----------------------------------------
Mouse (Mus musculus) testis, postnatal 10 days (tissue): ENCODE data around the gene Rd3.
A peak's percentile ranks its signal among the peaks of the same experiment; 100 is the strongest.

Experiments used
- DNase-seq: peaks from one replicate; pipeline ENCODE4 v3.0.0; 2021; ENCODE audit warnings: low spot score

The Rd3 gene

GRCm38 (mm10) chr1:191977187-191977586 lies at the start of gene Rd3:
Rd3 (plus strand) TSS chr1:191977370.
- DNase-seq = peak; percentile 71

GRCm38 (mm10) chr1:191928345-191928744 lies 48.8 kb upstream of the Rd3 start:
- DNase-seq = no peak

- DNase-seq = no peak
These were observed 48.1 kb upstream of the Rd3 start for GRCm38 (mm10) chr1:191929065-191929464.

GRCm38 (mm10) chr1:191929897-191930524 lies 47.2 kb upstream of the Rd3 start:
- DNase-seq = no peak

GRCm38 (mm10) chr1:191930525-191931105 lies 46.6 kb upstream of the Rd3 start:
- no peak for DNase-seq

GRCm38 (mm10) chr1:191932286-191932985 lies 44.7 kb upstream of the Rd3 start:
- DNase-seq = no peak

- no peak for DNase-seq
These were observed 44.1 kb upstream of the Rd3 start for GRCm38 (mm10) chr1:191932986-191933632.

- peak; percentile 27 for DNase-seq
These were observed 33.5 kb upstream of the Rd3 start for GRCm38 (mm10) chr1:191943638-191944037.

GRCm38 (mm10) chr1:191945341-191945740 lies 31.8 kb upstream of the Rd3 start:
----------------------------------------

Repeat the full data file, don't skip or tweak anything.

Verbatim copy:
Mouse (Mus musculus) testis, postnatal 10 days (tissue): ENCODE data around the gene Rd3.
A peak's percentile ranks its signal among the peaks of the same experiment; 100 is the strongest.

Experiments used
- DNase-seq: peaks from one replicate; pipeline ENCODE4 v3.0.0; 2021; ENCODE audit warnings: low spot score

The Rd3 gene

GRCm38 (mm10) chr1:191977187-191977586 lies at the start of gene Rd3:
Rd3 (plus strand) TSS chr1:191977370.
- DNase-seq = peak; percentile 71

GRCm38 (mm10) chr1:191928345-191928744 lies 48.8 kb upstream of the Rd3 start:
- DNase-seq = no peak

- DNase-seq = no peak
These were observed 48.1 kb upstream of the Rd3 start for GRCm38 (mm10) chr1:191929065-191929464.

GRCm38 (mm10) chr1:191929897-191930524 lies 47.2 kb upstream of the Rd3 start:
- DNase-seq = no peak

GRCm38 (mm10) chr1:191930525-191931105 lies 46.6 kb upstream of the Rd3 start:
- no peak for DNase-seq

GRCm38 (mm10) chr1:191932286-191932985 lies 44.7 kb upstream of the Rd3 start:
- DNase-seq = no peak

- no peak for DNase-seq
These were observed 44.1 kb upstream of the Rd3 start for GRCm38 (mm10) chr1:191932986-191933632.

- peak; percentile 27 for DNase-seq
These were observed 33.5 kb upstream of the Rd3 start for GRCm38 (mm10) chr1:191943638-191944037.

GRCm38 (mm10) chr1:191945341-191945740 lies 31.8 kb upstream of the Rd3 start: